(previously known as Princeps ambrax)
The Caterpillar of this species is initially black and white.
When disturbed, early instars produce a pair of yellow fleshy horns from behind the head.
The last instar is quite different in shape and coloration from the early instars, being green with black bands outlined in white. It has a brown head.
When provoked, it displays a pair of red osmeteria.
The caterpillar feeds on various species in the family RUTACEAE : the Australian natives :
and the introduced
The pupa is green and naked. It is attached to the stem of its foodplant by a cremaster at the tail and a silk girdle around the middle.
The adults have black wings with a white mark near the front wingtip, and a large white patch on each hindwing. The hind wings also have some red spots near the margin.
The female has more extensive white markings on the forewings. They both have a wingspan of about 8 cms.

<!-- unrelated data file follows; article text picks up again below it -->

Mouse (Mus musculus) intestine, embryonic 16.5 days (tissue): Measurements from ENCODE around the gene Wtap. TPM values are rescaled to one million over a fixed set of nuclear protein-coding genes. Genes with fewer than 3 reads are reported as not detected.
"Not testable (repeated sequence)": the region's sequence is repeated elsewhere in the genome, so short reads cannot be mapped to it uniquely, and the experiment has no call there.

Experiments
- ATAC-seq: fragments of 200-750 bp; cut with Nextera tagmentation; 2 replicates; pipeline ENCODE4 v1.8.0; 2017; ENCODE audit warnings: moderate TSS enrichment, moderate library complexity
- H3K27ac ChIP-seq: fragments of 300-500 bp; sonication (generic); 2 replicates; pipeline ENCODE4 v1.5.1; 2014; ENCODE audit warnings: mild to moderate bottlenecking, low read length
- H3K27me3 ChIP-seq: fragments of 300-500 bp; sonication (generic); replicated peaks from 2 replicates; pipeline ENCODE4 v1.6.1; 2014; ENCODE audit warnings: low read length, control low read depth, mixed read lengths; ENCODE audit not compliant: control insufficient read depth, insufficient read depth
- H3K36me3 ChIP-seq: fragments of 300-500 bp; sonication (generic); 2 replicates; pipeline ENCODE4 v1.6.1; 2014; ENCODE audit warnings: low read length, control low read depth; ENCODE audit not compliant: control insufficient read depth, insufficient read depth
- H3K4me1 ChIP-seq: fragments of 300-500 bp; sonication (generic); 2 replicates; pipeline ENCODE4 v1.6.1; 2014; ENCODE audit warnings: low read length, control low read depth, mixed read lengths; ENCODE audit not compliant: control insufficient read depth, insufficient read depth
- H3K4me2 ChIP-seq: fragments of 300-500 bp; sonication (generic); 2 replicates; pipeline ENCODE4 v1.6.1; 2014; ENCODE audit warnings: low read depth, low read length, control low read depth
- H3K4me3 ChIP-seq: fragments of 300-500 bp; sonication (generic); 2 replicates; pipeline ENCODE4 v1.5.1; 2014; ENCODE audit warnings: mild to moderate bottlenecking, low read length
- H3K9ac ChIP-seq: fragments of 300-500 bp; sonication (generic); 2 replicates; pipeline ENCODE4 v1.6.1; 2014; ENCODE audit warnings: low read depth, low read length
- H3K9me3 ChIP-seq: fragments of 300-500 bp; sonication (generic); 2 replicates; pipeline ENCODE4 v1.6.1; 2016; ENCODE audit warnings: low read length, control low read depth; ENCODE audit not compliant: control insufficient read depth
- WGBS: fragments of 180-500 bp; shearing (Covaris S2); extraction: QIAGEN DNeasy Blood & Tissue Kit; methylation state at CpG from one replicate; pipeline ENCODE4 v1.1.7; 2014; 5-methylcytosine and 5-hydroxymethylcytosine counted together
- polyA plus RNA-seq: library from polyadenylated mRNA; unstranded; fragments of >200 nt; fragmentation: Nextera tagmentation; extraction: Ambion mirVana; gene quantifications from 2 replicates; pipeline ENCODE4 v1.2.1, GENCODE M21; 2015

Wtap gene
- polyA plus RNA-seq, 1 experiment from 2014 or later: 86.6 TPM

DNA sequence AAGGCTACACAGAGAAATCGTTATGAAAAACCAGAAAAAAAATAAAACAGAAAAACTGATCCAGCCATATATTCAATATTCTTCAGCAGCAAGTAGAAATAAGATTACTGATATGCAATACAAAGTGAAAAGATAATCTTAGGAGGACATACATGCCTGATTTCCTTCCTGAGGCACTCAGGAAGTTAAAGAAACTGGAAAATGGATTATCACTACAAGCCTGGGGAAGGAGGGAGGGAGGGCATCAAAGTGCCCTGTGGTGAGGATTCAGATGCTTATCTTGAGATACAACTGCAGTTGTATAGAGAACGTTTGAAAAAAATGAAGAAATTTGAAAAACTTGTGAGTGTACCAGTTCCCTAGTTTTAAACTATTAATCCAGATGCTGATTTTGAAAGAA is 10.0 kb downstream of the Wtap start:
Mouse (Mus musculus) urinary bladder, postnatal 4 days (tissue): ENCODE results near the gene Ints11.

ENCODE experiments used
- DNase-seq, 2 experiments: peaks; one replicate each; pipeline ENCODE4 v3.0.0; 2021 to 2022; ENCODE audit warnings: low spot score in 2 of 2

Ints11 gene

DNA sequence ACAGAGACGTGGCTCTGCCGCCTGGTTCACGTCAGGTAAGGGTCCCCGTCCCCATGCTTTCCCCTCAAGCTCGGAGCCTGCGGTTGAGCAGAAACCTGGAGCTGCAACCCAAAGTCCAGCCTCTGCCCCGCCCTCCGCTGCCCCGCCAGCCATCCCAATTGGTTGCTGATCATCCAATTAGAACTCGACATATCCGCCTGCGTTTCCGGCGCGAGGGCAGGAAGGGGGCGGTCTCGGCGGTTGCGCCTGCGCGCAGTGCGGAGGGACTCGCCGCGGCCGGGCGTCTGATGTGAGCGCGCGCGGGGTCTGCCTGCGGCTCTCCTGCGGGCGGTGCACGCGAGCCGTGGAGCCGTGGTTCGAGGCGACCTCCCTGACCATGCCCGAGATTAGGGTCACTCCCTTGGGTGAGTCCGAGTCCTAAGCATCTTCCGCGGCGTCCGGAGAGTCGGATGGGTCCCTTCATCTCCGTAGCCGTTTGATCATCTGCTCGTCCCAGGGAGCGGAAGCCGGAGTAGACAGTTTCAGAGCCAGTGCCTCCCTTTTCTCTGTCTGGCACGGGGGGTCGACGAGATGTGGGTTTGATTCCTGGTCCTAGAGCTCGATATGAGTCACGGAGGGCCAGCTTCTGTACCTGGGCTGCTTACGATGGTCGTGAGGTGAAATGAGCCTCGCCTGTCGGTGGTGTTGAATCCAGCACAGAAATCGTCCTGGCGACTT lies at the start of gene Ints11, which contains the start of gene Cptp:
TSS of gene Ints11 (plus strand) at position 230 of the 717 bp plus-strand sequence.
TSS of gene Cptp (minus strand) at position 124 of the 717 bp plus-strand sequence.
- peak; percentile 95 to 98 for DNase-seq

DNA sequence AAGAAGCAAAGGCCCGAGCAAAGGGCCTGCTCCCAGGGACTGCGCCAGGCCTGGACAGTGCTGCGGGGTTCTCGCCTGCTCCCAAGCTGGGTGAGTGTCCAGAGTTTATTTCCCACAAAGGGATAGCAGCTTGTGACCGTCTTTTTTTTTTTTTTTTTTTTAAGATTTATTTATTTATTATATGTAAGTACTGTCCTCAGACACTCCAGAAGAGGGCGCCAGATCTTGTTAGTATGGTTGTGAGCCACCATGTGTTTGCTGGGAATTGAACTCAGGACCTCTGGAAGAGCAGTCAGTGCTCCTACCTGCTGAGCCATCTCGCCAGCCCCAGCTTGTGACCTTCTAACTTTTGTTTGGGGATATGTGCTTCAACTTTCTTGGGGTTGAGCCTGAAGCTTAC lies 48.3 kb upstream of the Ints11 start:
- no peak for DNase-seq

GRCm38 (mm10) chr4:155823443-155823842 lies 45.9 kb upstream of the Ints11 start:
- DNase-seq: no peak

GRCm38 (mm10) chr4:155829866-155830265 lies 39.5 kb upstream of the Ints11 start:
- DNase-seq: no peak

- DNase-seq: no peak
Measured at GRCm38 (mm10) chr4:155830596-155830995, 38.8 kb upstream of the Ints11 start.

The undersides are similar, with additional blue spots on the hindwings.
The species occurs as various subspecies in
and in Australia (as subspecies egipius Miskin, 1876) in:
Further reading :
Jean Baptiste Boisduval, in Jules-Sébastien-César Dumont d'Urville,
Voyage de Decouvertes de la Corvette l'Astrolabe,
Division 7, Volume 1 (1832), p. 40, No. 5.
Michael F. Braby,
Butterflies of Australia,
CSIRO Publishing, Melbourne 2000, vol. 1, pp. 270-271.
Images of Butterfly Larvae,
Issue 55 (December 2009), p. 32,
Butterflies and Other Invertebrates Club.
Tropical Queensland Wildlife from Dusk to Dawn Science and Art,
LeapFrogOz, Kuranda, 2015, p. 233.
(updated 7 November 2011, 31 October 2022)